Having the right tool makes all the difference and, in this case, MarketChorus Resonance is that tool (get a free account).

Tracking topics and stories across dozens of niche publications is a chore and spotting emerging trends before they become old news is quite difficult. MarketChorus makes it easy by automating the search and alerting you when relevant content is published.

Craft a search from keywords or simply paste in an article to find similar content. Refine with advanced search features similar to Google or Twitter. When you’re satisfied with your results, save the search as an alert to receive notifications when new, related content is published.

With a steady stream of relevant content delivered right to you, you can create and share more content, increasing your visibility as a thought leader.

HARO is the acronym for “Help A Reporter Out”, a newsletter service that connects journalists and bloggers with subject matter experts, to provide quotes for articles in exchange for a mention, and typically, a link to the source’s website.

Sign up for free to receive the HARO newsletter and you’ll receive emails in the morning, afternoon, and evening, with questions on all types of topics and the conditions for answering them as a source (occupation, expertise, etc).

Reply to the unique email address associated with the question you’re answering and provide your basic information (name, job title, website, etc.). It’s quick and simple and you can answer multiple questions a day, increasing the odds of earning exposure.

If your response is used by a journalist then you’ll receive a mention and a link (most of the time), improving visibility and, over repeated mentions, increasing your rank in search results.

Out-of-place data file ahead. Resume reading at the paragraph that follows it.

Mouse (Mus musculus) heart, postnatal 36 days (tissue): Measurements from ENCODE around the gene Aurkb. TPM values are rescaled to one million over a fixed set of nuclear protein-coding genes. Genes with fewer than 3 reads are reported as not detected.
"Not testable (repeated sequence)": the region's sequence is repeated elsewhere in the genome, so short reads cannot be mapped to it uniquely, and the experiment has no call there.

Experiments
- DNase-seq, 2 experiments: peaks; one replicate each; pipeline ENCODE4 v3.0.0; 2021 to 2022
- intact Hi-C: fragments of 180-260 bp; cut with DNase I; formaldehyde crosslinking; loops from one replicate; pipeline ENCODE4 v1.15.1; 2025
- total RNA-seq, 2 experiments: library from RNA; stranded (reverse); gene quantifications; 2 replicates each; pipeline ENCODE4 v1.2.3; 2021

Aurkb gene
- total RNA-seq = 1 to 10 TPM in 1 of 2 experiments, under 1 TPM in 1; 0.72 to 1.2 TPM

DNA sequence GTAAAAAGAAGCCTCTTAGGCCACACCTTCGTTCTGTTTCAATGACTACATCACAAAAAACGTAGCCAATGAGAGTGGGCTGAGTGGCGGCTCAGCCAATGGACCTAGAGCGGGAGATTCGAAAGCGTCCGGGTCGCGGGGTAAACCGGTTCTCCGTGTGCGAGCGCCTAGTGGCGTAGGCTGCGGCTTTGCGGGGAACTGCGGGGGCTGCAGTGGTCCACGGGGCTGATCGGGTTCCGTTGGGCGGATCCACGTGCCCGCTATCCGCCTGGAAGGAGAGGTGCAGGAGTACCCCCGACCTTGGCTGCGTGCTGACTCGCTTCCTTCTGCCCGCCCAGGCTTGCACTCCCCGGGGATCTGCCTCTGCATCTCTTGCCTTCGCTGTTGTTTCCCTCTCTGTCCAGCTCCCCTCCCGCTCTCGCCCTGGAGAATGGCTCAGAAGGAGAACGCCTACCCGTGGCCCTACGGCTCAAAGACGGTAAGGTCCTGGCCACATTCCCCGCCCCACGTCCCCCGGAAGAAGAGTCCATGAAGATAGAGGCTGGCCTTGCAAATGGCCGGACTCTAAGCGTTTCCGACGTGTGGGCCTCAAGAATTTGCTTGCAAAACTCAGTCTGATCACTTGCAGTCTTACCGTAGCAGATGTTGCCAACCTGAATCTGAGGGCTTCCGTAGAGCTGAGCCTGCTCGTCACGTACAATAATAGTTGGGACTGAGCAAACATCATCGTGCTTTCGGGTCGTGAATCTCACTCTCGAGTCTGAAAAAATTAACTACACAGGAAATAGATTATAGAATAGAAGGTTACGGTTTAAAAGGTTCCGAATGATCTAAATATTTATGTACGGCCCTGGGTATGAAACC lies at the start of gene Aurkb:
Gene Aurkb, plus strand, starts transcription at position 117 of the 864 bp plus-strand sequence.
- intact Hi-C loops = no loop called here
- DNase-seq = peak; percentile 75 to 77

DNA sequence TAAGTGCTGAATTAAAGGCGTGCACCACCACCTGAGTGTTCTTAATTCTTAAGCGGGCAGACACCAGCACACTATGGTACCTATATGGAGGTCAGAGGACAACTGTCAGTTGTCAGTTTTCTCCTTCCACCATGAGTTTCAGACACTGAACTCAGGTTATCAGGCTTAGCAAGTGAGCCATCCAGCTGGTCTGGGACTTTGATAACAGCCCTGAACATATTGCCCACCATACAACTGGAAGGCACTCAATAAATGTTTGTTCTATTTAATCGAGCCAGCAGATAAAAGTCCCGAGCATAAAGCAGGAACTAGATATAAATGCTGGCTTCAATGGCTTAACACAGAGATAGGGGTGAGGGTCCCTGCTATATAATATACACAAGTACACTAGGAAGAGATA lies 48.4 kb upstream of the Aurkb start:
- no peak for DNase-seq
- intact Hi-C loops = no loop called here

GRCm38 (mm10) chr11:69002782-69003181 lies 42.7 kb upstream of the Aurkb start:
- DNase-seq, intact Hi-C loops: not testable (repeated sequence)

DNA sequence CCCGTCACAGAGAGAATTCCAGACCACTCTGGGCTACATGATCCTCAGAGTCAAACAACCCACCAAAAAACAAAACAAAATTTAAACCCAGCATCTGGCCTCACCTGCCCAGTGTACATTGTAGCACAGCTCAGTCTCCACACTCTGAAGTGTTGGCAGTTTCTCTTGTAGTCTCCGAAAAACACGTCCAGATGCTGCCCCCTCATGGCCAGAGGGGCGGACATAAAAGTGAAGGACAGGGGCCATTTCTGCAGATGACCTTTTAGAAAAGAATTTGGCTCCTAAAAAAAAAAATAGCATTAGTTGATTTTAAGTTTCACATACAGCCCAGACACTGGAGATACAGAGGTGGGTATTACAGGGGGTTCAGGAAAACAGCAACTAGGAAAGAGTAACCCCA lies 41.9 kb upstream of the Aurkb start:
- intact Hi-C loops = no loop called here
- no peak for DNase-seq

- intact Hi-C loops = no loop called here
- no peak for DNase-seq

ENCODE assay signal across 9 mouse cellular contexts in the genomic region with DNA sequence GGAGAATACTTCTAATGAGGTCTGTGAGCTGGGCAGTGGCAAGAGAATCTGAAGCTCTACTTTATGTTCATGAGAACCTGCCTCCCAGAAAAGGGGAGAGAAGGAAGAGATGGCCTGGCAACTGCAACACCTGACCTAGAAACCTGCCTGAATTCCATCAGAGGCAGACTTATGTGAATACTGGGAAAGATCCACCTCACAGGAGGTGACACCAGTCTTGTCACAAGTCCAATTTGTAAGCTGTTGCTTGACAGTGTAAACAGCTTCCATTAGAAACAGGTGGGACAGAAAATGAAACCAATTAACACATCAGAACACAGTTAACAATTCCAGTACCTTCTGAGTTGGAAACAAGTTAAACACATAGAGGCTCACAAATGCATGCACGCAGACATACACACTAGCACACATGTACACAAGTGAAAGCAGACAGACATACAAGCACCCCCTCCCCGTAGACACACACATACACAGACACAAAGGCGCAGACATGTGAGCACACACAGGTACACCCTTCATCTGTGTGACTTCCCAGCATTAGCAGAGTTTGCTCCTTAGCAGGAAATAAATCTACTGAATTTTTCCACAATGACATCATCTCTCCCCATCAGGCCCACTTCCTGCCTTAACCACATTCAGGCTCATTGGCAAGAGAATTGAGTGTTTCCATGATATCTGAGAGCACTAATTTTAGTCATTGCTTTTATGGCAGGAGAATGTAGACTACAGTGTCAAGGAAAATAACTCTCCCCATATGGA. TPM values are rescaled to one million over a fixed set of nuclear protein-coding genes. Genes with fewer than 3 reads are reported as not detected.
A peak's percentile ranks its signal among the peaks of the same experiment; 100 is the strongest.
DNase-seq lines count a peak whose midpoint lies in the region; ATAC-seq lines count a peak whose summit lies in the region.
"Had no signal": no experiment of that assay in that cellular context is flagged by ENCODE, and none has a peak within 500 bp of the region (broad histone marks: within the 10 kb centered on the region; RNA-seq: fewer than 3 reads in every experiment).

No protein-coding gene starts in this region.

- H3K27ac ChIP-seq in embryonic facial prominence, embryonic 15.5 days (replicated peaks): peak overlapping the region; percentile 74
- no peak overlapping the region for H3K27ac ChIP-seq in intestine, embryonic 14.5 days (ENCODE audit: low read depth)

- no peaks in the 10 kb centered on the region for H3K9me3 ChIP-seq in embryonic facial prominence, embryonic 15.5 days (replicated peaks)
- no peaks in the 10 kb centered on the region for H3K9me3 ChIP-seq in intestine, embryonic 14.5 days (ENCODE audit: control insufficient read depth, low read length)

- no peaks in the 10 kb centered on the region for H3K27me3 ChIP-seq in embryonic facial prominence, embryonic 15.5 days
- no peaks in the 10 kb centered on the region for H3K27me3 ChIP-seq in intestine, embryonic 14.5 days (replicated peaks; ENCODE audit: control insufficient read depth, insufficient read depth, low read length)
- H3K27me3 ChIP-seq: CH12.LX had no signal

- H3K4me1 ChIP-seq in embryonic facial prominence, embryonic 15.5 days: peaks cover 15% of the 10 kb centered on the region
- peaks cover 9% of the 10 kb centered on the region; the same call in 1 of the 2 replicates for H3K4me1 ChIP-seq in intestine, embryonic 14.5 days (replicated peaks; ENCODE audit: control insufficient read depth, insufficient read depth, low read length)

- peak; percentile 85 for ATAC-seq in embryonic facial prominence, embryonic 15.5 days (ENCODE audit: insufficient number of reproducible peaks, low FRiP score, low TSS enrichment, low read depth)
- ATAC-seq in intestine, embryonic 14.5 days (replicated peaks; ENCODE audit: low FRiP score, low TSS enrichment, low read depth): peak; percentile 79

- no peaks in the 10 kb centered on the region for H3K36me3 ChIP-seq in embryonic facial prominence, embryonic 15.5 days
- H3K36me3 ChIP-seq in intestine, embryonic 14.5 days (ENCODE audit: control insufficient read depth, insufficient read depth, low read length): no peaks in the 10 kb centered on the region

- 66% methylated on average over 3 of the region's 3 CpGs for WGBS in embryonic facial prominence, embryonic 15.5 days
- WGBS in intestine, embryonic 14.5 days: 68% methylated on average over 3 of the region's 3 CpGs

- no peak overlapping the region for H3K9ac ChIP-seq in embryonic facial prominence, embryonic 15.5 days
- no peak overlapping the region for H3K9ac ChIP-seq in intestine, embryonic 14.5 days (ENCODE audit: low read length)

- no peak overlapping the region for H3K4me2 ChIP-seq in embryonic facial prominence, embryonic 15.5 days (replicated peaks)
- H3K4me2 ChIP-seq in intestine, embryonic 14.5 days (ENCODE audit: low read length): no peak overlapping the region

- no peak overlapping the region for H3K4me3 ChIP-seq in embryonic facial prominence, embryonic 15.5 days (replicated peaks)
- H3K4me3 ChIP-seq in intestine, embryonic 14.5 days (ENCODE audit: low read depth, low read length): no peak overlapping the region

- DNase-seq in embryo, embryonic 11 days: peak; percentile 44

Use A Tool Like Evernote To Capture Quotes, Notes & Thoughts

As the day wears on, we forget most of the information we consume. We simply can’t process all of it enough, consciously, to get it to stick.

If you’re doing all of the activities I’ve mentioned and then forgetting most of it, that’s a pretty tragic waste of your time.

The best way I’ve found to collect all the random bits of information that add up to a quality piece of thought leadership content, without knowledge leakage, is to use a tool like Evernote to clip quotes, notes, etc. religiously.

Saving bits of information you find online is quick and easy, if you use the Evernote Chrome extension.

You can save an entire webpage as a bookmark or simplified (text) version of the article or just a snippet of the page, like a quote, bullet-point list, or recipe.

Make clipping interesting facts, quotes, and other tidbits of information a regular habit and then review your treasure trove of data occasionally and create thought leadership from the insights that present themselves.

Photo: Jeffrey Paa Kwesi Opare

Now is the time…

There’s really never been a better time to produce thought leadership content. People are consuming more content than ever before, as incredible as that sounds. The barrier for entry is low as long as you start from the small blogs and publications and work your way up. And it can do wonders for search and brand visibility.

It’s easy to shrug off this potential if you are already busy, as most business leaders are, but a few good habits and a little automation can go a long way to ease the burden of thought leadership.

Spend a few minutes a day gathering data and resources, monitoring for opportunities to engage, and a few hours a week producing and sharing your original content and I guarantee you’ll be doing more than the average professional in your position. It all adds up and over time your thought leadership will build momentum around your brand.

The effect is largely intangible in the moment but exceptional over time, if you stick with it. That’s why good habits and consistency are so important. A little bit, over a long time, will do tremendous good for your brand.